A major airline disclosed that it pays more than 70 per cent higher insurance premium than what another airline operating in another country, especially in Europe or the US, pays for the same aircraft type manufactured in the same year and by the same company.

"Insurance graduates its risk assessment of the countries as high risk, medium risk and low risk and what we pay on insurance is higher than what is paid in other parts of the world and once you bring an aircraft into Nigeria its second hand value drops immediately because they believe that the aircraft is flying in the jungle where there is no maintenance facility," the official said.

A renowned aviation lawyer told THISDAY that he was aware of two aircraft manufactured at the same tame with very close serial numbers and sold to the same airline.

"When the airline later sold the two aircraft, one was sold in Europe while the other was sold to a Nigerian airline. The insurance of the aircraft sold to the Nigerian airline was 10 times more than the aircraft that was sold to a European airline. The reason is because Nigeria is termed a high risk country and the recent incident of stowaway and rate of accident keep on increasing the premium for Nigerian airlines."

Industry analyst and former head of communication of Virgin Nigeria, Francis Ayigbe, said when an airline has higher number of aircraft the insurance tends to be low, noting that when Virgin Nigeria was under Virgin Atlantic the cost of insurance of the six aircraft in its fleet was $300,000 but this rose to $1.5 million when the airline ceased to be a subsidiary of Virgin Atlantic.

He also identified the factors responsible for high cost of insurance for Nigeria airlines which include aggregate number of accidents in the country in 10 years; conflicting government policies; weak or non-existence of the legal system in the country (jurisdiction); managerial and operational competence of the airline; security challenges and operational environment of the airports.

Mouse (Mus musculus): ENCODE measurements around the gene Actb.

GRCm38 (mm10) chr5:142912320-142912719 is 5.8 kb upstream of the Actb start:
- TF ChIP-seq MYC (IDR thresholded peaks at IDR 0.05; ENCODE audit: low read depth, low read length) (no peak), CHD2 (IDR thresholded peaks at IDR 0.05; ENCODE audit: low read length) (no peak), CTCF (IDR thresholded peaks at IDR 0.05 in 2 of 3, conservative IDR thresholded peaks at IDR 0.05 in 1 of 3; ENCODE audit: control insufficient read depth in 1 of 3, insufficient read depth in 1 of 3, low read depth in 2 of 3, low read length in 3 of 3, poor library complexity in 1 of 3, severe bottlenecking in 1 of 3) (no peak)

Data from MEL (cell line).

It is believed that improved security at the airports, consistent regulation, less terror threat and infrequent rate of accidents would reduce aircraft insurance premium in Nigeria.

Source: Thisday

PenCom transfers N7bn NSITF fund to workers’ accounts

By Nike Popoola

The National Pension Commission has transferred a total of N7bn pension contributions of workers under the defunct Nigerian Social Insurance Trust Fund to the Retirement Savings Accounts of the contributors in line with the requirements of the Contributory Pension Scheme.

According to figures made available to our correspondent on Thursday, the N7bn has been transferred into 92,655 RSAs.

PenCom said it recently received 3,752 applications from Trustfund for the transfer of N242.44m to the respective RSAs of the contributors.